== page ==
Maurice was the next to pass, in 2003. He'd had problems with alcohol – in the late Seventies, he used to have to run his hand along the wall just to make it to the stage. He got clean in the Nineties, but he died of a heart attack at age 53, no doubt exacerbated by a lifetime of drinking.
"With Andy, we could see it coming," says Gibb. "But Maurice was a shock." At first Barry and Robin said they would continue as the Bee Gees, but soon reversed course: "It wasn't the same. We didn't want to be the Bee Gees without Mo."
The only two left were the two who'd never gotten along. Robin and Barry tried to organize a tribute concert for Maurice, but they couldn't even agree on that. "The distance between us became more and more dramatic," Gibb says. "There were times when we didn't talk for a year."
In February 2012, Gibb played his first-ever solo show. "God bless you," he told the fans. "And say a little prayer for Rob." At the time Robin was undergoing chemotherapy. Barry went to visit him in London, where Robin told him he loved him. Six weeks after that, he was gone.
Gibb says that, when it comes to his brothers, "my only regret is that we weren't great pals at the end. There was always an argument in some form. Andy left to go to L.A. because he wanted to make it on his own. Maurice was gone in two days, and we weren't getting on very well. Robin and I functioned musically, but we never functioned in any other way. We were brothers, but we weren't really friends.
"There were too many bad times and not enough good times," he says finally. "A few more good times would have been wonderful."
The first time he lost his brothers – back in 1969 – Gibb didn't perform in public for a year and a half. Now that he's getting back on the road, he's taking his family with him. His son Stephen plays guitar in his band, and Maurice's daughter, Samantha, is a featured singer. Gibb still plays Bee Gees songs, although he won't sing any that Robin sang, out of respect. And he wants to record a new album soon. He keeps a tape recorder on his night stand in case an idea comes to him in the middle of the night. "I've got bits of paper with songs all over the house," Gibb says. "They just sit and wink at me every time I go by."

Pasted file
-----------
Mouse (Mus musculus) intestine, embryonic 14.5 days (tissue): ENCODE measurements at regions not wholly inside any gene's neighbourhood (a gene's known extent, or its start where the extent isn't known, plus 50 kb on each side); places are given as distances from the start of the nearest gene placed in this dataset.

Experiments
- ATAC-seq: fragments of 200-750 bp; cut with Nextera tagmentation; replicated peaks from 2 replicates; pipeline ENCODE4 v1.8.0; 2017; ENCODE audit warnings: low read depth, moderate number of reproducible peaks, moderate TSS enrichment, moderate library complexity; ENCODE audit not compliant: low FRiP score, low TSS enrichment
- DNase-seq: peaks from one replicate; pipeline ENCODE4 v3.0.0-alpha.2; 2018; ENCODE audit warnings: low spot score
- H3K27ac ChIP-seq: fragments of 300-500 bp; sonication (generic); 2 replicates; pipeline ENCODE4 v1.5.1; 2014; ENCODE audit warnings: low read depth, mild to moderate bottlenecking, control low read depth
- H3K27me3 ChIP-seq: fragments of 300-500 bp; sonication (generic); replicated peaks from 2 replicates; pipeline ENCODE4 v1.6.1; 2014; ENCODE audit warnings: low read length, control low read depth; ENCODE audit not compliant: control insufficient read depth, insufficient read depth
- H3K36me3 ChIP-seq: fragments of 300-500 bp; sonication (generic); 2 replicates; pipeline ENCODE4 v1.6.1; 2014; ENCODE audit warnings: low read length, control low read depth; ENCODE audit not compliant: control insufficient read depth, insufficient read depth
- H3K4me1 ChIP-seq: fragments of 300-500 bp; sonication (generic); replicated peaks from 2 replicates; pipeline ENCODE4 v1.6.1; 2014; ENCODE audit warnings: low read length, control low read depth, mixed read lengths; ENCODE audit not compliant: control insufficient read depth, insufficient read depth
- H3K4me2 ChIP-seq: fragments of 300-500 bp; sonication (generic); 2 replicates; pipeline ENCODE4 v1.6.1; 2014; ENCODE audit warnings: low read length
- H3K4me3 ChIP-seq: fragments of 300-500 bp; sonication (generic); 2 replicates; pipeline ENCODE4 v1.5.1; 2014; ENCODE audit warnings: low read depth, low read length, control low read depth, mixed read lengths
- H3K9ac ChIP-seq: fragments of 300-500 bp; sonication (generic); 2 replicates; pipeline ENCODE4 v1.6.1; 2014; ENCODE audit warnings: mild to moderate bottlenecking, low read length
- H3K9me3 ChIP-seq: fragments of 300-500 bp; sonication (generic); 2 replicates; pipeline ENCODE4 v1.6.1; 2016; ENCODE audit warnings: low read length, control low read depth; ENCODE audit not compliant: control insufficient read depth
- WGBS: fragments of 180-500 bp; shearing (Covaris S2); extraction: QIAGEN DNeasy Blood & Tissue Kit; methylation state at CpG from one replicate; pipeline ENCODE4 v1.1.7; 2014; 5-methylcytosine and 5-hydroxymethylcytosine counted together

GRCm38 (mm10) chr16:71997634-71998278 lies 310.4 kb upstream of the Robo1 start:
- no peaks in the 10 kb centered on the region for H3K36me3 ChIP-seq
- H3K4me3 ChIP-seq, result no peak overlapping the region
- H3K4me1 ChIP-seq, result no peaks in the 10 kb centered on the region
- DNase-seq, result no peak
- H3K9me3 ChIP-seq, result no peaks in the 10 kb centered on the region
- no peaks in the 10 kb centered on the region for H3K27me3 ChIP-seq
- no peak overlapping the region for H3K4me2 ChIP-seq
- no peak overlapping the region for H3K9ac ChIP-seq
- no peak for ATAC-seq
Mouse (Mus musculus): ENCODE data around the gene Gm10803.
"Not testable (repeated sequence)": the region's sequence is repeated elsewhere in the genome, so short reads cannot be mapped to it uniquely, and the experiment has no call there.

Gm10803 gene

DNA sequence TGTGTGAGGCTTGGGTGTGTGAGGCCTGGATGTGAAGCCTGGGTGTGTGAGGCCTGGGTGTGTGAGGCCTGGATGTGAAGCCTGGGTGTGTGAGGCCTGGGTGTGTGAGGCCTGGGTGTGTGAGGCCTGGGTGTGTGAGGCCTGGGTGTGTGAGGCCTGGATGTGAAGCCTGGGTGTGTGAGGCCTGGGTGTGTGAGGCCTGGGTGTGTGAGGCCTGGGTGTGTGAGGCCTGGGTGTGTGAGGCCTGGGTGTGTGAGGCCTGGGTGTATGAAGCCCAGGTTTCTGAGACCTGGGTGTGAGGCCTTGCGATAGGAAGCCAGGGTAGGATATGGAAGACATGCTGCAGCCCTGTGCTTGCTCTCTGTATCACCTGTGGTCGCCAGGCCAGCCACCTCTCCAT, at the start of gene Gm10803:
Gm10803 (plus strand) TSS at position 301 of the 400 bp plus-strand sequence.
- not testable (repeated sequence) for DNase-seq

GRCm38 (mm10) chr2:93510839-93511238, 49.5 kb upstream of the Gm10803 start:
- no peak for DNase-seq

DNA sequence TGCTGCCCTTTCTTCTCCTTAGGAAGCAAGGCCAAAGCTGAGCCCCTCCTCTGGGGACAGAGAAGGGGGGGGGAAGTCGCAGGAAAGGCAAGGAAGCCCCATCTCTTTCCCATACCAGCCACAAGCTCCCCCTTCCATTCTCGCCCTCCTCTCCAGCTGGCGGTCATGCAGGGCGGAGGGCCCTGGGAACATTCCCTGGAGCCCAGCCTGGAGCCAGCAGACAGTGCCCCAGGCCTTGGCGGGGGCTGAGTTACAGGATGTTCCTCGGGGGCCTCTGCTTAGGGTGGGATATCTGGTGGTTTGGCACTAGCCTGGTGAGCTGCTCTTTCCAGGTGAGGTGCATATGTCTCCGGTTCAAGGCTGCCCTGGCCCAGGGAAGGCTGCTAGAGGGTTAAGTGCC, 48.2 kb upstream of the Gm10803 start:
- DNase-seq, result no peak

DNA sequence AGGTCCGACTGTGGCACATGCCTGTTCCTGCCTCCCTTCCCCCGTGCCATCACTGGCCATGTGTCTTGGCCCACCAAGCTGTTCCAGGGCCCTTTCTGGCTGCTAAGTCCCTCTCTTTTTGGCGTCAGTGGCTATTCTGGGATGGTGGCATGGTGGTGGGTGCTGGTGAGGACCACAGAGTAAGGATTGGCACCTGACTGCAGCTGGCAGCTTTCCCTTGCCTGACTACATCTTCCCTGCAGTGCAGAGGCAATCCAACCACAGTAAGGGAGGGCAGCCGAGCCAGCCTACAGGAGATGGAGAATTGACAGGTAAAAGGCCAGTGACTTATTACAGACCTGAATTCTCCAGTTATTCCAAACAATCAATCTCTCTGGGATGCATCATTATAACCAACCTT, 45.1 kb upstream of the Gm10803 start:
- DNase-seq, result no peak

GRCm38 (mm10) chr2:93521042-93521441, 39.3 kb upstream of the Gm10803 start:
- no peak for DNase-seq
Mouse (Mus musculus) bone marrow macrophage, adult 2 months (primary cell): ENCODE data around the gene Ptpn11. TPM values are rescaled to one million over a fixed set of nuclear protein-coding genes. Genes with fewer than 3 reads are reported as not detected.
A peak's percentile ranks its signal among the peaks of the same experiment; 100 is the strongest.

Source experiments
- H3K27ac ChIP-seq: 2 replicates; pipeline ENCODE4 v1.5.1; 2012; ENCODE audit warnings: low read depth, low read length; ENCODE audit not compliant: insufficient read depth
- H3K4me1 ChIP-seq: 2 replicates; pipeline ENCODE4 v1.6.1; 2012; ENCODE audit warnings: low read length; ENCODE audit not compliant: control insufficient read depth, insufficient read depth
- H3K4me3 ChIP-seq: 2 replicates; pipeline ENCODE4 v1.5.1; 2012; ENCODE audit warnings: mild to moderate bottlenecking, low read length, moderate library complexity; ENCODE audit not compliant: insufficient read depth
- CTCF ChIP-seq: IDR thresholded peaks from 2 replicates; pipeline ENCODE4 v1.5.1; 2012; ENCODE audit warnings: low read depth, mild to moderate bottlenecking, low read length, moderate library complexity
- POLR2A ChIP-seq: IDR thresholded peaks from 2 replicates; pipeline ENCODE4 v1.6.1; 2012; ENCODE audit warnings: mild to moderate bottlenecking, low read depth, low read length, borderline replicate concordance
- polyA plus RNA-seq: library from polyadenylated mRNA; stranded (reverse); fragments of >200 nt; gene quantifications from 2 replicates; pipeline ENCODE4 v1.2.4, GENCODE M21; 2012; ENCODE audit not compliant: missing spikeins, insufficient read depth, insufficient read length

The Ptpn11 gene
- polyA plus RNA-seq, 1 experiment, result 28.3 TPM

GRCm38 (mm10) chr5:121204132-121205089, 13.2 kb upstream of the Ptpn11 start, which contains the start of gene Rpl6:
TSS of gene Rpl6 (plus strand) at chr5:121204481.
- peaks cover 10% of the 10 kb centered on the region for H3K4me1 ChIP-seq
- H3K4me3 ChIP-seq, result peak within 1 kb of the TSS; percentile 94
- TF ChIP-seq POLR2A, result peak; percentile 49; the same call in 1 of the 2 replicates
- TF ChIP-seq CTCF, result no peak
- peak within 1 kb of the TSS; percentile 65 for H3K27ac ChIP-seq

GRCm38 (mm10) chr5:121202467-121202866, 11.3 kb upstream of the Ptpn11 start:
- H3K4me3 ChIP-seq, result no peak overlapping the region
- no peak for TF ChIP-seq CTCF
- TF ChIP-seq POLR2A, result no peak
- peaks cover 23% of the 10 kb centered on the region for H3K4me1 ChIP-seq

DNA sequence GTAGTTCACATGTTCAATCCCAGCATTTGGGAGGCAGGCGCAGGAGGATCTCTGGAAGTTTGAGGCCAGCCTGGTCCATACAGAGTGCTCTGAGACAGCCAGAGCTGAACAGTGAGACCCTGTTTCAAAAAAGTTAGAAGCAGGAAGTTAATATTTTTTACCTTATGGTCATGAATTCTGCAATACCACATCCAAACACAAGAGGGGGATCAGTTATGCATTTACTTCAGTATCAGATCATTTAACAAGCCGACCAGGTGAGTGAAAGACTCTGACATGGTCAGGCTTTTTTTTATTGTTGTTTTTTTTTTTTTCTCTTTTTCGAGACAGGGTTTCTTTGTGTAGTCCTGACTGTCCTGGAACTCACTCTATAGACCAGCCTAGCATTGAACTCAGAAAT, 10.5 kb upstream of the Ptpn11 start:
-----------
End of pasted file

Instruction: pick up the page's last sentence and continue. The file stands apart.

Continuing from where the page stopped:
Gibb thinks about death a lot. "But I don't have any fear of it," he says, "like I might've if I'd never lost a brother." He knows his performing days are numbered: "I will not end up in a casino somewhere – I can't do that."
When his time comes, all he asks is that it's "fucking quick. A heart attack onstage would be ideal," he says, laughing. "Right in the middle of 'Stayin' Alive.'" He can tell the time is getting closer. "I have a bucket list now," he says. "I didn't used to have a bucket list." He'd like to have one more hit – "Who wouldn't?" And he'd like to see the inside of a nuclear submarine. "I'm not sure why," he says. "You can still have little dreams."
Gibb isn't sure what he thinks about an afterlife. "When people say, 'Your brothers are looking down on you and smiling,'" he says, "I don't know if that's true. But maybe, if there's any truth to that stuff, one day I'll bump into my brothers again. And they'll say, 'What kept you?'"
This is from the June 5th, 2014 issue of Rolling Stone.
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